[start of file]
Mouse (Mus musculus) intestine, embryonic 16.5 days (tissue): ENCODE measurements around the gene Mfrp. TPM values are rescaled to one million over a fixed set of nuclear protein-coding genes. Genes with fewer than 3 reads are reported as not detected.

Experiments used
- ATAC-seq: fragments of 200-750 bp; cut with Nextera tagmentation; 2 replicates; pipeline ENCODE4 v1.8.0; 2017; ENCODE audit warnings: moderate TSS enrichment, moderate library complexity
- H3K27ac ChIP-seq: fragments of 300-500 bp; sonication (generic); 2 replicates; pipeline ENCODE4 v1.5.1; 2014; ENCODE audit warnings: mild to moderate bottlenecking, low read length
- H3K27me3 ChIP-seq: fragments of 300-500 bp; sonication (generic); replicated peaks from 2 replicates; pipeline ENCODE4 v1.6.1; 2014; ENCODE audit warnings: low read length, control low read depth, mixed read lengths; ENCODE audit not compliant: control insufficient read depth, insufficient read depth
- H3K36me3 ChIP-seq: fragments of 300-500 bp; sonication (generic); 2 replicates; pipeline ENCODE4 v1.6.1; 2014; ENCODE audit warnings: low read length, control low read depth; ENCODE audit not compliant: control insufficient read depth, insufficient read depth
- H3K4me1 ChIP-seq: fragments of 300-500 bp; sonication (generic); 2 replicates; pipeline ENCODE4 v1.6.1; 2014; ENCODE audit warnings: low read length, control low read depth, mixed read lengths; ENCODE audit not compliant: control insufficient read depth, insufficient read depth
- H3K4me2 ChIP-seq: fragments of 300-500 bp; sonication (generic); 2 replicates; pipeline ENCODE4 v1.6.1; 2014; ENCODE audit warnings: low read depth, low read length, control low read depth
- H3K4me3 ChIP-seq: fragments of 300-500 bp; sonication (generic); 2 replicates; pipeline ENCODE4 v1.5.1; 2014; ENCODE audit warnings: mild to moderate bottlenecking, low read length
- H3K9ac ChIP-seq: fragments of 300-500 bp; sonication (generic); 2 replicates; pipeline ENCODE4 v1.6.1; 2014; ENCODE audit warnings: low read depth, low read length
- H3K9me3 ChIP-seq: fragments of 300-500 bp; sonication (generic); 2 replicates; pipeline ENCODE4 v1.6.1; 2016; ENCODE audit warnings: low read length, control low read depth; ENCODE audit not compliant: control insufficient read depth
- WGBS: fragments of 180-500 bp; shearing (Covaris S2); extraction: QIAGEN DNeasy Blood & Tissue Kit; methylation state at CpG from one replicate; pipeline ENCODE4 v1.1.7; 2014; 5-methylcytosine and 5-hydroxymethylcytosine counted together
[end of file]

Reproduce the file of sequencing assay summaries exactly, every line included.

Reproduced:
Mouse (Mus musculus) intestine, embryonic 16.5 days (tissue): ENCODE measurements around the gene Mfrp. TPM values are rescaled to one million over a fixed set of nuclear protein-coding genes. Genes with fewer than 3 reads are reported as not detected.

Experiments used
- ATAC-seq: fragments of 200-750 bp; cut with Nextera tagmentation; 2 replicates; pipeline ENCODE4 v1.8.0; 2017; ENCODE audit warnings: moderate TSS enrichment, moderate library complexity
- H3K27ac ChIP-seq: fragments of 300-500 bp; sonication (generic); 2 replicates; pipeline ENCODE4 v1.5.1; 2014; ENCODE audit warnings: mild to moderate bottlenecking, low read length
- H3K27me3 ChIP-seq: fragments of 300-500 bp; sonication (generic); replicated peaks from 2 replicates; pipeline ENCODE4 v1.6.1; 2014; ENCODE audit warnings: low read length, control low read depth, mixed read lengths; ENCODE audit not compliant: control insufficient read depth, insufficient read depth
- H3K36me3 ChIP-seq: fragments of 300-500 bp; sonication (generic); 2 replicates; pipeline ENCODE4 v1.6.1; 2014; ENCODE audit warnings: low read length, control low read depth; ENCODE audit not compliant: control insufficient read depth, insufficient read depth
- H3K4me1 ChIP-seq: fragments of 300-500 bp; sonication (generic); 2 replicates; pipeline ENCODE4 v1.6.1; 2014; ENCODE audit warnings: low read length, control low read depth, mixed read lengths; ENCODE audit not compliant: control insufficient read depth, insufficient read depth
- H3K4me2 ChIP-seq: fragments of 300-500 bp; sonication (generic); 2 replicates; pipeline ENCODE4 v1.6.1; 2014; ENCODE audit warnings: low read depth, low read length, control low read depth
- H3K4me3 ChIP-seq: fragments of 300-500 bp; sonication (generic); 2 replicates; pipeline ENCODE4 v1.5.1; 2014; ENCODE audit warnings: mild to moderate bottlenecking, low read length
- H3K9ac ChIP-seq: fragments of 300-500 bp; sonication (generic); 2 replicates; pipeline ENCODE4 v1.6.1; 2014; ENCODE audit warnings: low read depth, low read length
- H3K9me3 ChIP-seq: fragments of 300-500 bp; sonication (generic); 2 replicates; pipeline ENCODE4 v1.6.1; 2016; ENCODE audit warnings: low read length, control low read depth; ENCODE audit not compliant: control insufficient read depth
- WGBS: fragments of 180-500 bp; shearing (Covaris S2); extraction: QIAGEN DNeasy Blood & Tissue Kit; methylation state at CpG from one replicate; pipeline ENCODE4 v1.1.7; 2014; 5-methylcytosine and 5-hydroxymethylcytosine counted together